4.4 Further rules of differentiation 304

Rule 4 The chain rule 305

Rule 5 The product rule 307

Rule 6 The quotient rule 310

Exercise 4.4 312

Exercise 4.4* 313

4.5 Elasticity 314

Key Terms 326

Exercise 4.5 326

Exercise 4.5* 327

4.6 Optimisation of economic functions 329

Key Terms 345

Exercise 4.6 345

Exercise 4.6* 347

4.7 Further optimisation of economic functions 348

Key Term 359

Exercise 4.7* 359

4.8 The derivative of the exponential and natural logarithm functions 361

Exercise 4.8 370

Exercise 4.8* 371

Formal mathematics 373

Multiple choice questions 376

Examination questions 382

Chapter 5 Partial Differentiation 389

5.1 Functions of several variables 390

Key Terms 400

Exercise 5.1 401

Exercise 5.1* 402

5.2 Partial elasticity and marginal functions 404

5.2.1 Elasticity of demand 404

5.2.2 Utility 407

5.2.3 Production 413

Key Terms 415

Exercise 5.2 416

Exercise 5.2* 418

5.3 Comparative statics 420

Key Terms 429

Exercise 5.3* 429

5.4 Unconstrained optimisation 433

Key Terms 444

Exercise 5.4 444

Exercise 5.4* 445

5.5 Constrained optimisation 447

Key Terms 456

Exercise 5.5 457

Exercise 5.5* 458

5.6 Lagrange multipliers 460

Key Terms 468

Exercise 5.6 469

Exercise 5.6* 470

Formal mathematics 472

Multiple choice questions 474

Examination questions 477

Chapter 6 Integration 483

6.1 Indefinite integration 484

Key Terms 495

Exercise 6.1 496

Exercise 6.1* 497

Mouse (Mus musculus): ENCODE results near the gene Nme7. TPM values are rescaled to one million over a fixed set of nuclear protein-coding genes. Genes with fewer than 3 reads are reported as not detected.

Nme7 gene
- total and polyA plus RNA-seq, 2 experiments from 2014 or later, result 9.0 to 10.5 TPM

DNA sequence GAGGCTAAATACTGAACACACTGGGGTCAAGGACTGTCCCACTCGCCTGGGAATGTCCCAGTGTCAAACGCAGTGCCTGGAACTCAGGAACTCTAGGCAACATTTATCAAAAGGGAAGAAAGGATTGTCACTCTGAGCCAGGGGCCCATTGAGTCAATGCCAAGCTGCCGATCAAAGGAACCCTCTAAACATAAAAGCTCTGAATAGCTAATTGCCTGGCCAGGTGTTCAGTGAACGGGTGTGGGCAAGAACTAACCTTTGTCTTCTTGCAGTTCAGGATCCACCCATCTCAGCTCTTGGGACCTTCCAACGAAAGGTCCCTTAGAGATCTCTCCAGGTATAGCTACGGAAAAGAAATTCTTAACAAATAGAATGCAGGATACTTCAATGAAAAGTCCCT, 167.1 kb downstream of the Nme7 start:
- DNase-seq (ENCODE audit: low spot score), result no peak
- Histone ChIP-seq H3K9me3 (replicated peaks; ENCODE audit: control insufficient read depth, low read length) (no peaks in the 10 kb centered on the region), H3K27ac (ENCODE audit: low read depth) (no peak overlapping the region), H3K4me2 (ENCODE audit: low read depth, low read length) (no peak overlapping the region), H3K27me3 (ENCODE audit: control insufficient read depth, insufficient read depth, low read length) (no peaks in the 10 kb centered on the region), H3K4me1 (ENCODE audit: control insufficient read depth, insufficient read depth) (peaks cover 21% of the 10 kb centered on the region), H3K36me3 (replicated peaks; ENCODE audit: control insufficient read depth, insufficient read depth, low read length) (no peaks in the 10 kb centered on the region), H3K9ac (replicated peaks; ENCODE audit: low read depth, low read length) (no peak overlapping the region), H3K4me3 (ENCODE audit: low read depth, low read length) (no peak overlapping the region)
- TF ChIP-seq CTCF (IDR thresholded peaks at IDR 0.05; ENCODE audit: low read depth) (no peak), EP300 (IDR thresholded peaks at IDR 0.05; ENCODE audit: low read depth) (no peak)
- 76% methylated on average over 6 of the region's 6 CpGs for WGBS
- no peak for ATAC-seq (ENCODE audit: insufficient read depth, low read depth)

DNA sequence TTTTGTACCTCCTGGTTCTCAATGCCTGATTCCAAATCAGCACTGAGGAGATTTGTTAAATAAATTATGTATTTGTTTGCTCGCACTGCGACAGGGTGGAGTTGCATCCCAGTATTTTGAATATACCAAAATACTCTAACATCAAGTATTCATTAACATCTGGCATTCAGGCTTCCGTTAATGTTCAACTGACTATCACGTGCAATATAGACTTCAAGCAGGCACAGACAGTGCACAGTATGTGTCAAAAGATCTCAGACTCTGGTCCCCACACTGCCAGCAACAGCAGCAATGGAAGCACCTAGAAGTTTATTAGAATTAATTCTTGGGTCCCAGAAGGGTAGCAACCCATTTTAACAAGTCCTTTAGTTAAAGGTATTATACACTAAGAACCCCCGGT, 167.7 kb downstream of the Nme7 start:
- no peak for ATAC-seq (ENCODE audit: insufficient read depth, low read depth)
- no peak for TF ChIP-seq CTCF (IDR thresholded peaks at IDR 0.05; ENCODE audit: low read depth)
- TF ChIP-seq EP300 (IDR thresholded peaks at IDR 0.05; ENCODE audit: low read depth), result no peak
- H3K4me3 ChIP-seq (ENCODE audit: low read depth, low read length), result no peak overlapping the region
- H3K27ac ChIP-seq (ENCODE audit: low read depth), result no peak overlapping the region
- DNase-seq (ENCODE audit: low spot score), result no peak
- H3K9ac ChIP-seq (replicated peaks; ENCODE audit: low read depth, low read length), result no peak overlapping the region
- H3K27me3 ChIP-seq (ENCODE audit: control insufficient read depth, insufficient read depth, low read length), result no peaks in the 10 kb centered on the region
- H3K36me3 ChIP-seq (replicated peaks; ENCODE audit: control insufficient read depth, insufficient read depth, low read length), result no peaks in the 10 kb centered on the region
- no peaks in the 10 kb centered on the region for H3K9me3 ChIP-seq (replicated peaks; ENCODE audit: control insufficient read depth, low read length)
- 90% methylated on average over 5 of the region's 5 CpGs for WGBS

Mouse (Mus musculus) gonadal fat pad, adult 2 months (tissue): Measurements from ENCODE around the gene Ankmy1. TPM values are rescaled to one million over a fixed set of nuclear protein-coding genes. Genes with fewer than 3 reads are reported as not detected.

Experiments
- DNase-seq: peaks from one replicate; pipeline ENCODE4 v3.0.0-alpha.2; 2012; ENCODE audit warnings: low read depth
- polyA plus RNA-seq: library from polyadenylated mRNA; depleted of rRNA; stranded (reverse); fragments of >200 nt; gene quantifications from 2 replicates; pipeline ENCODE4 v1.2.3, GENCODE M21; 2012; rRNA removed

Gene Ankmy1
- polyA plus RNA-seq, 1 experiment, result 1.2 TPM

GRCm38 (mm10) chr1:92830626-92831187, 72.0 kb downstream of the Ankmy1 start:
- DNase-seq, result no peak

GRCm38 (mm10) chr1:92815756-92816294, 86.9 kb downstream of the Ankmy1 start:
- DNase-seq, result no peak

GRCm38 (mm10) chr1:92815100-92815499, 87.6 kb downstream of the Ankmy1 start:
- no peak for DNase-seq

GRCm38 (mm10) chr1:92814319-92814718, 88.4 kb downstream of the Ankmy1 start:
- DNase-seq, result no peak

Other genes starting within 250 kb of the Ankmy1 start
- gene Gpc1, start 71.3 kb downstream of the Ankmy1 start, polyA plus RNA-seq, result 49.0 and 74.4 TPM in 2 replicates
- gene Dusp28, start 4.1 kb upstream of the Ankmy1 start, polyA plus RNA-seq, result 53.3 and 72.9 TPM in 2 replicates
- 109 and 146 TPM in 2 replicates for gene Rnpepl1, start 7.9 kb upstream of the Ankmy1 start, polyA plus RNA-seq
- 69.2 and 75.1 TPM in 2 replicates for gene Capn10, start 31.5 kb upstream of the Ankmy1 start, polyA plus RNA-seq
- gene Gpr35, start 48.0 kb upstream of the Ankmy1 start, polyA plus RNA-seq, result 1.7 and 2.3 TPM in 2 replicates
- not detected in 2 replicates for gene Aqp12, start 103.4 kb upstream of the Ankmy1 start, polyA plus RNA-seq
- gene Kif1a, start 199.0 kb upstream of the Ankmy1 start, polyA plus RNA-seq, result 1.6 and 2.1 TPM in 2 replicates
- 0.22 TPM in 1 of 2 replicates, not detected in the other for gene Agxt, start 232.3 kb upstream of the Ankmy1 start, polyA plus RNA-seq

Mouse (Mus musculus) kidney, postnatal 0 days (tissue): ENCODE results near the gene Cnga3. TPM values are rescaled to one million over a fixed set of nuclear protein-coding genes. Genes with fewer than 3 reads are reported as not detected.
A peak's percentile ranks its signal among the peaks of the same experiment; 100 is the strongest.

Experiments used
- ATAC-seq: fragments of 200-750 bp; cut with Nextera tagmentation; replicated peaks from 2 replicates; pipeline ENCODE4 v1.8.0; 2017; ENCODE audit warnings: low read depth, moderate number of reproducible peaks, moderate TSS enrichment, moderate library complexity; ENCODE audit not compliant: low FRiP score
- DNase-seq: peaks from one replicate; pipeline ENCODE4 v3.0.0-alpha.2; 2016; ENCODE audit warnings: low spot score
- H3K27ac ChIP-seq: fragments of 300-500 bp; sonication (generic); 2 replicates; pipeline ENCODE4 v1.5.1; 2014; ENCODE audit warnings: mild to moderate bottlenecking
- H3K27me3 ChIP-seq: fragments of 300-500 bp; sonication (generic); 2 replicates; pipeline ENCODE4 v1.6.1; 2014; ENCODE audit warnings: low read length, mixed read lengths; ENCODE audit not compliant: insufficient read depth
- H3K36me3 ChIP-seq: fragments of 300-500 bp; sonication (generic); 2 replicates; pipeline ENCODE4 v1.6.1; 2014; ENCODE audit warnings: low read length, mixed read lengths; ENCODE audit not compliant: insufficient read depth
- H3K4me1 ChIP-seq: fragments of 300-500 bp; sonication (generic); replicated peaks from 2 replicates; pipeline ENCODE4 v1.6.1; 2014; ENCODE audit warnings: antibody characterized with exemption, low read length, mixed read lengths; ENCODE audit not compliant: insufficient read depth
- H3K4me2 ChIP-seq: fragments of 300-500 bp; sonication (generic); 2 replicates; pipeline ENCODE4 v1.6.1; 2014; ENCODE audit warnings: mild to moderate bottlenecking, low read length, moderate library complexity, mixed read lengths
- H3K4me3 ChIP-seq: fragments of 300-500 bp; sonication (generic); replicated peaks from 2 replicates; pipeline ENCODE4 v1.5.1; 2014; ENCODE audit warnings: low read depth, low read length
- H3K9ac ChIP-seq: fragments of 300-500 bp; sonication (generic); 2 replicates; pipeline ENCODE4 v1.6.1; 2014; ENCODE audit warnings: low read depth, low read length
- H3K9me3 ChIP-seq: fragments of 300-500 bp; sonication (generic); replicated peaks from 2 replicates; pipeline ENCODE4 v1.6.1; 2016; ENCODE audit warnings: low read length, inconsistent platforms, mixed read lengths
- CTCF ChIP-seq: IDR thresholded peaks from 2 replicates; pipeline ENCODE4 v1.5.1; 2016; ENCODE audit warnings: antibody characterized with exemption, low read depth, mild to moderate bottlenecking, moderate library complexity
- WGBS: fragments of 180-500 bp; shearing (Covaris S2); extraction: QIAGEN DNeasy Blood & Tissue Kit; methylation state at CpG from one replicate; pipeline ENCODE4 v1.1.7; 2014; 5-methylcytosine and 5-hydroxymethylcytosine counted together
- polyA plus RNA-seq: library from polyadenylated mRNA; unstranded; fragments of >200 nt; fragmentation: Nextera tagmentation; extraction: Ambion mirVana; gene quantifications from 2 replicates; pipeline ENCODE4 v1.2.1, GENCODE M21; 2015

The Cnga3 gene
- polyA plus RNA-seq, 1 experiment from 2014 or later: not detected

6.2 Definite integration 499

6.2.1 Consumer’s surplus 503

6.2.2 Producer’s surplus 504

6.2.3 Investment flow 506

6.2.4 Discounting 508

Key Terms 509

Exercise 6.2 509

Exercise 6.2* 510

Formal mathematics 513

Multiple choice questions 515

Examination questions 518

Chapter 7 Matrices 523

7.1 Basic matrix operations 524

7.1.1 Transposition 526

7.1.2 A ddition and subtraction 527

7.1.3 Scalar multiplication 530

7.1.4 Matrix multiplication 531

7.1.5 Summary 539

Key Terms 539

Exercise 7.1 540

Exercise 7.1* 542

7.2 Matrix inversion 545

Key Terms 560

Exercise 7.2 560

Exercise 7.2* 561

7.3 Cramer’s rule 564

Key Term 572

Exercise 7.3 572

Exercise 7.3* 573

Formal mathematics 576

Multiple choice questions 577

Examination questions 581

Chapter 8 Linear Programming 585

8.1 Graphical solution of linear programming problems 586

Key Terms 600

Exercise 8.1 601

Exercise 8.1* 602

8.2 Applications of linear programming 604

Key Terms 612

Exercise 8.2 612

Exercise 8.2* 614

Formal mathematics 617

Multiple choice questions 618

Examination questions 623